Mouth Mouth, the latest full-length transmission from New Zealand's Yeongrak, is infernal to the teeth. Swathed in contorted melodies, skeletal percussion, and incinerating distortion, the cryptic producer's latest interrogates the limits of what is sonically tolerable, shunting effect upon effects to create its hellish soundscape. Throughout much of the record, from the dully thumping opener, "ape rottin'" to the punishingly impenetrable closer, "shouldnt have a light fixture there anywy," Yeongrak shrouds the growls, burbles, and the palpitating beats in a thick saliva of filtration and mutilation. And like saliva, this distortion corrodes the structures, instruments, and voices trapped within its inexorable viscosity. Occasionally, Yeongrak swallows this strangulating spit, allowing the distortion to dissipate. At its most lucid, on cuts like "firstname.lastname@example.org" and "bandagey eggroll," a fractal, gurgling landscape irrupted by shards of shrieks, squelches, and synth stabs comes into focus. As infuriating as it is irresistable, Mouth Mouth has gnawed its way into becoming one of the most bizarre and rewarding releases of 2017.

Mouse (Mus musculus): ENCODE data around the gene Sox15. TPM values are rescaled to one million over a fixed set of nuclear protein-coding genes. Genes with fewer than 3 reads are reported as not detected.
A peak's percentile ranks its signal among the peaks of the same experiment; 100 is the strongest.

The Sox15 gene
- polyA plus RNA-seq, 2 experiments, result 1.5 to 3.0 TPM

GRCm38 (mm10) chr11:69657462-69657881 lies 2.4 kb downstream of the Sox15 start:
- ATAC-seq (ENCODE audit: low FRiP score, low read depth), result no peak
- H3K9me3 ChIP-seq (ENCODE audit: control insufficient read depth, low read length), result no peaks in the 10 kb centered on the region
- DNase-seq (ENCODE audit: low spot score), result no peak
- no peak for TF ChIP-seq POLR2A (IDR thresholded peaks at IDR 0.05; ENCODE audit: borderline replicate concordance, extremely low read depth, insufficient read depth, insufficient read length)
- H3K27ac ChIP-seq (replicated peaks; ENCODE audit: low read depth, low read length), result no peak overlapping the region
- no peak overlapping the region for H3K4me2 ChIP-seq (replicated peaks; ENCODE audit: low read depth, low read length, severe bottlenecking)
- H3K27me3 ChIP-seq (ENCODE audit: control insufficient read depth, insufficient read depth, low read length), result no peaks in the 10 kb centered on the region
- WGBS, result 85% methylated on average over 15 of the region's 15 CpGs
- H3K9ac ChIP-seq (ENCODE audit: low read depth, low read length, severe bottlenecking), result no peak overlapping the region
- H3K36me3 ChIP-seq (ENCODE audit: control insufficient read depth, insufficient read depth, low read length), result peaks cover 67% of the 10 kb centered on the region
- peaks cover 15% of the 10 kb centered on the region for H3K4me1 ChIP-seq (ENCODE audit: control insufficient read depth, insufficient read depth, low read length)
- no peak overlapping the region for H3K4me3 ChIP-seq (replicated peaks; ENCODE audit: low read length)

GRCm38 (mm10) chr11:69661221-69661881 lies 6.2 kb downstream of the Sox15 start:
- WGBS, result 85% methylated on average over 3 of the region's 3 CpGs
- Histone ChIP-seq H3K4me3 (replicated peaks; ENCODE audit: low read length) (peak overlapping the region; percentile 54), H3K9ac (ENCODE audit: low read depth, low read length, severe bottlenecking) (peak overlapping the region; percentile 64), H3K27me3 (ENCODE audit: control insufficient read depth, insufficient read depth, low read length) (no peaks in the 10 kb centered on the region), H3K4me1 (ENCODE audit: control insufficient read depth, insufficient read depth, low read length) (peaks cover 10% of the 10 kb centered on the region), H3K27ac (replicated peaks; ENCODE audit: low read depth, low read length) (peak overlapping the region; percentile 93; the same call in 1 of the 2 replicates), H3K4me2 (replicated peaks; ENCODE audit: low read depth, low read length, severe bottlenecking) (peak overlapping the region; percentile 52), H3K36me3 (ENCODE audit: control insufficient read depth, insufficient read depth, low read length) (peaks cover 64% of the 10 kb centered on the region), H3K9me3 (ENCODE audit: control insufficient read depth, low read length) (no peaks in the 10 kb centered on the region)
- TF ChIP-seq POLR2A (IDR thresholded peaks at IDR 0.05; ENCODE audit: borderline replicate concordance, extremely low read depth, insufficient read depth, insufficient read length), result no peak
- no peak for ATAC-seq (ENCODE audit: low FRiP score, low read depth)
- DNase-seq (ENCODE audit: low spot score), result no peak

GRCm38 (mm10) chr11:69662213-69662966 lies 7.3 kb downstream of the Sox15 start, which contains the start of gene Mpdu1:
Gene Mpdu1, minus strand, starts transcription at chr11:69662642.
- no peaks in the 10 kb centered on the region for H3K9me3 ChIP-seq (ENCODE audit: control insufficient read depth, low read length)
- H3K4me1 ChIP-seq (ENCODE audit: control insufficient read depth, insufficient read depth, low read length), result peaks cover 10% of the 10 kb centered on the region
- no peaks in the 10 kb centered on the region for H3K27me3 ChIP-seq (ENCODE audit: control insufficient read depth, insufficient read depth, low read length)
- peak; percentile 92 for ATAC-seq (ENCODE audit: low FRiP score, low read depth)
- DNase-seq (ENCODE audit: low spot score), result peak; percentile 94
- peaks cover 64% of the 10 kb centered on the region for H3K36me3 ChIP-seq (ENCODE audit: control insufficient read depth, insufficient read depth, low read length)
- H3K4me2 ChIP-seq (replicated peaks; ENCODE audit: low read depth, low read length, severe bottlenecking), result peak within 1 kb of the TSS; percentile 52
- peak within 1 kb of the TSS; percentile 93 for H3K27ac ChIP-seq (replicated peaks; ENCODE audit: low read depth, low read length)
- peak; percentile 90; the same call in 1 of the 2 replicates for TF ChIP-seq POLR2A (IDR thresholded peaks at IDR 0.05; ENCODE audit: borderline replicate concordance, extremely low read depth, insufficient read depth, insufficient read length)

The Funs are loud. The Funs write heavy music soaked in distortion, punctuated by thrashing drum palipitations, and laced with incantatory vocals. The Funs are finally bringing their uncompromisingly chaotic live show to Brooklyn’s Alphaville on March 10. Before this rare chance to catch the elusive group outside of their Midwestern hideaway in rural Illinois, AdHoc chatted with The Funs' Jessee Rose Crane and Philip Lesicko about their isolated headquarters, their upcoming endeavors, and their prognosis of today's uncertain DIY landscape.
The first line off of your upcoming EP, Is A Cult, is a directive to “go save yourself.” Is this addressed to anyone particular?
Jessee Rose Crane: It is and it isn’t. It means you can’t take care of anyone unless you take care of yourself first. It’s about getting out of your own head and seeking what you need.
AdHoc: You have described your current living situation as an “artist’s sanctuary” in rural Illinois. How does the setting affect how you make music, especially having been in an urban setting like Chicago before? Is this a place where you can go save yourself?
J: Rose Raft is what we call our home in New Douglas, IL. We’ve spent years rehabbing this big orange brick house built in 1872. It’s beautiful. It’s in a little village four hours south of Chicago. You get off the highway and drive into the corn and turn right and then you find this place that shouldn’t be there. We’re surrounded by farmers. It’s funny but I couldn’t see myself doing anything else. This feels right. We dug this place out and I mean we dug it out. It was abandoned and hoarded and we saved it with a manic determination. Bands and artists come here off tour or to record and it gives them a break.